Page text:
1. At one point, not long ago, I heard that someone at the legislature wanted to introduce a bill to make sure that gift cards in Alaska could never expire. In other words, vendors would have to honor them, regardless of when they were purchased. I seriously think that something like that needs to be supported. Many people don't realize that there's an expiration on many of these cards when purchased.

    I once had one for a toy store in the lower 48. It didn't expire, but every 3 months, it would deduct a hidden fee. By the time I went to use it, it was at 0.

  2. Reply for the comment on my blog: I am not sure whether my job on History will be enough for the qualification to the next round. And yeah, I haven't gotten the results.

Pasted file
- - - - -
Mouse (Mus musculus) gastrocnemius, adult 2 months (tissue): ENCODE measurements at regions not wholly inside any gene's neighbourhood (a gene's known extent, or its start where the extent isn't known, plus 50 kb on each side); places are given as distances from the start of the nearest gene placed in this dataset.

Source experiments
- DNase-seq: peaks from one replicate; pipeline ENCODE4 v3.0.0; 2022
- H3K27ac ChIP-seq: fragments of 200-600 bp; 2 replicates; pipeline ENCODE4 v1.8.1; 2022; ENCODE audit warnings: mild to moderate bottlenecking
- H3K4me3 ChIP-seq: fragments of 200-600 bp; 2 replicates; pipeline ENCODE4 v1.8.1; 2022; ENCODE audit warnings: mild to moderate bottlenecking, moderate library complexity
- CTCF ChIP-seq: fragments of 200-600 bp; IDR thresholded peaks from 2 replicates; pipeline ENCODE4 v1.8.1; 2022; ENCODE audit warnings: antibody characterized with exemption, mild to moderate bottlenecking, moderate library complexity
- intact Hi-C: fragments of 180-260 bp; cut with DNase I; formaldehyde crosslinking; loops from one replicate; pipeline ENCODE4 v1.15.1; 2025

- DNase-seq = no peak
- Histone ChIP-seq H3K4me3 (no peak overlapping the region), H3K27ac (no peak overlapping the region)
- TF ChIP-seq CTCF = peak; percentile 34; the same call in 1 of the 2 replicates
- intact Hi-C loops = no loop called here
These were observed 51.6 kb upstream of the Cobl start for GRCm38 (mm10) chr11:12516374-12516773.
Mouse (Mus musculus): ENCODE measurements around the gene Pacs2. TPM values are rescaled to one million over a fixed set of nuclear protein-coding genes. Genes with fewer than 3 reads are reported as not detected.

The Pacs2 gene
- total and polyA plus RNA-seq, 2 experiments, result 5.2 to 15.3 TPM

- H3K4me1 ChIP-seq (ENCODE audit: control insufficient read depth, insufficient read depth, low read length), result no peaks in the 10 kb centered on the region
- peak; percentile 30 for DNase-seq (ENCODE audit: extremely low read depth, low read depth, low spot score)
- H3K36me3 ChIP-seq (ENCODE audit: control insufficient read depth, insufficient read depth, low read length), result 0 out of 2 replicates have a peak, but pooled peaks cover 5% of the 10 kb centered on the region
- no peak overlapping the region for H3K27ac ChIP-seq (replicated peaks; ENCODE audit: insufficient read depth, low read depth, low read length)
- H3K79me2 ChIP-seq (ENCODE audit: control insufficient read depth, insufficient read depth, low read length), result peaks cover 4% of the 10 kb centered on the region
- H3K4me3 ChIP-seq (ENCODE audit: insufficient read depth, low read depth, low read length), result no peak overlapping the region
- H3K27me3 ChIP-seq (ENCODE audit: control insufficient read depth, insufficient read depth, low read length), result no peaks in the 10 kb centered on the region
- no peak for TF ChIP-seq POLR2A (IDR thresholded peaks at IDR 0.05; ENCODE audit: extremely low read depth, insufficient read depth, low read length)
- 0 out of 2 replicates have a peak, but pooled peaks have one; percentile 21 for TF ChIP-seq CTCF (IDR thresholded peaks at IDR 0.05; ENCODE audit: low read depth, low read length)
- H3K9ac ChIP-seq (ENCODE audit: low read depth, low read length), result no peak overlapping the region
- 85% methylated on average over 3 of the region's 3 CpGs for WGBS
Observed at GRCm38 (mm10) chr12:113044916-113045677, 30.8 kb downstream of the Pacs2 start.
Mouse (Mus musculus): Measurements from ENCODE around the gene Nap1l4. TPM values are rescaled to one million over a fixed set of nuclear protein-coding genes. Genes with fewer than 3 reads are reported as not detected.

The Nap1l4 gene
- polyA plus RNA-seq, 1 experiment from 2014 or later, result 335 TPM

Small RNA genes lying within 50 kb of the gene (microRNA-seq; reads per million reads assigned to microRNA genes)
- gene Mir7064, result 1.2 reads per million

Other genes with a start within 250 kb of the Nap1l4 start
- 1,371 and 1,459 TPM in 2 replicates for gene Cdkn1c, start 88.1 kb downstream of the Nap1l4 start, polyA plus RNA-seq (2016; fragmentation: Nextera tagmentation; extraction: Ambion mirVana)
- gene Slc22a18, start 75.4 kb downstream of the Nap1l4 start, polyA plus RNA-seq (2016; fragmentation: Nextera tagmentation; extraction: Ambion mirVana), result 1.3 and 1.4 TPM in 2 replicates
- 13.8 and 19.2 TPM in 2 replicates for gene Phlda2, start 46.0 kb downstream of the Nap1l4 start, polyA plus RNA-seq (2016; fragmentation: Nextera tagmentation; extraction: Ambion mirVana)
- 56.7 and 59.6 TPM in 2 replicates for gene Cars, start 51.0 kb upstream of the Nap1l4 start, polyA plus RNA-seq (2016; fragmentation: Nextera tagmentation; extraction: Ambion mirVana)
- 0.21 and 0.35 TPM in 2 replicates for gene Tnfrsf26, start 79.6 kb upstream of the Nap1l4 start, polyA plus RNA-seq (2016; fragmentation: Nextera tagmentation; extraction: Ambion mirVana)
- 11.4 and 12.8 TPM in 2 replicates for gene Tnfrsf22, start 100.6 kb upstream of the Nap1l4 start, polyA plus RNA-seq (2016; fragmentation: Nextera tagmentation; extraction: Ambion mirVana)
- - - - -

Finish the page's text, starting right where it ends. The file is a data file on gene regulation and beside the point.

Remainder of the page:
3. I used to work at one of our box stores and I would write the amount on the card as a convenience for my customers-- not store policy and I got a wrist slap for it. They so easily get thrown away as well or shoved back in the card and thrown away. The last year, on Christmas Eve at 5:30, a couple wanting to spend a gift card on diapers and baby formula couldn't use it or buy because they were broke-- and the computer broke down. I would quit a little while later because I was in tears with the parents and the Mart didn't help them. All the stores were closing for a day and a half.

  4. Check out for some of the many abuses in this area. Many of the gift cards have transaction charges, monthly charges etc. There are some really bad players out there, then there are the good guys like Costco, Nordy's etc.